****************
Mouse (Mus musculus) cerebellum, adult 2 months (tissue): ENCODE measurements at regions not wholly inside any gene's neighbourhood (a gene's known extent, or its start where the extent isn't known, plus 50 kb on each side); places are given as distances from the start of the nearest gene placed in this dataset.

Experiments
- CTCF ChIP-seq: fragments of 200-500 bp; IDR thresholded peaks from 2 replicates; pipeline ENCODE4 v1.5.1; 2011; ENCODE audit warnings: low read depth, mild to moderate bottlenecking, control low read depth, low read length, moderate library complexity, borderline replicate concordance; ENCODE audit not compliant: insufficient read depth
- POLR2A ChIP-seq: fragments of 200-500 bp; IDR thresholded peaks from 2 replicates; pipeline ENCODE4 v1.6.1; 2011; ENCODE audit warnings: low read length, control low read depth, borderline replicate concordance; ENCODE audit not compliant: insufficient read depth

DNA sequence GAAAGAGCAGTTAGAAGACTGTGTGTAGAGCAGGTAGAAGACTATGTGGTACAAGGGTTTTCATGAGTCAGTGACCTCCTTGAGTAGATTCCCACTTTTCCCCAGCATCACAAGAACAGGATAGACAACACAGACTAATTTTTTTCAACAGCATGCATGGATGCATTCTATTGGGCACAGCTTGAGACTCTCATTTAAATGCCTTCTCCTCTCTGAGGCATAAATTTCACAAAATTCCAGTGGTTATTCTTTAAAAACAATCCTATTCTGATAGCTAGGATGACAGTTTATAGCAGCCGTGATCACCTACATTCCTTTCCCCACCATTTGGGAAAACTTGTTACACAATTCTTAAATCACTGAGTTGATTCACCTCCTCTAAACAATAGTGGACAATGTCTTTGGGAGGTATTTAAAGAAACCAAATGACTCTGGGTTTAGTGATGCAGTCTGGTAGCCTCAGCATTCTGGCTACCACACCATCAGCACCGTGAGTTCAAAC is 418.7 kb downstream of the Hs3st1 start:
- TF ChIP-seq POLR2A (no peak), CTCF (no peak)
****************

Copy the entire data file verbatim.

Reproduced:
Mouse (Mus musculus) cerebellum, adult 2 months (tissue): ENCODE measurements at regions not wholly inside any gene's neighbourhood (a gene's known extent, or its start where the extent isn't known, plus 50 kb on each side); places are given as distances from the start of the nearest gene placed in this dataset.

Experiments
- CTCF ChIP-seq: fragments of 200-500 bp; IDR thresholded peaks from 2 replicates; pipeline ENCODE4 v1.5.1; 2011; ENCODE audit warnings: low read depth, mild to moderate bottlenecking, control low read depth, low read length, moderate library complexity, borderline replicate concordance; ENCODE audit not compliant: insufficient read depth
- POLR2A ChIP-seq: fragments of 200-500 bp; IDR thresholded peaks from 2 replicates; pipeline ENCODE4 v1.6.1; 2011; ENCODE audit warnings: low read length, control low read depth, borderline replicate concordance; ENCODE audit not compliant: insufficient read depth

DNA sequence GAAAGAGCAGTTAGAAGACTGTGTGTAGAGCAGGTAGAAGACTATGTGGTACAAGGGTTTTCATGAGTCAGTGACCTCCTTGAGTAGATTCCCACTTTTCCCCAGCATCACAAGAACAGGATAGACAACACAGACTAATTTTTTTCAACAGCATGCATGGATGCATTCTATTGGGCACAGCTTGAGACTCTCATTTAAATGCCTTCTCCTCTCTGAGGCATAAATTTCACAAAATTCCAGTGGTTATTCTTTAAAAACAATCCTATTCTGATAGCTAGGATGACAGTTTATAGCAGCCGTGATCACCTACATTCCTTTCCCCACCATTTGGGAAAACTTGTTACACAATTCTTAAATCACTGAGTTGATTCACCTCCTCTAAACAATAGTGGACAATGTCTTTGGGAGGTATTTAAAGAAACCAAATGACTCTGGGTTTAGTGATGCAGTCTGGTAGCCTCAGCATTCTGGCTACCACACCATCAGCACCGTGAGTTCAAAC is 418.7 kb downstream of the Hs3st1 start:
- TF ChIP-seq POLR2A (no peak), CTCF (no peak)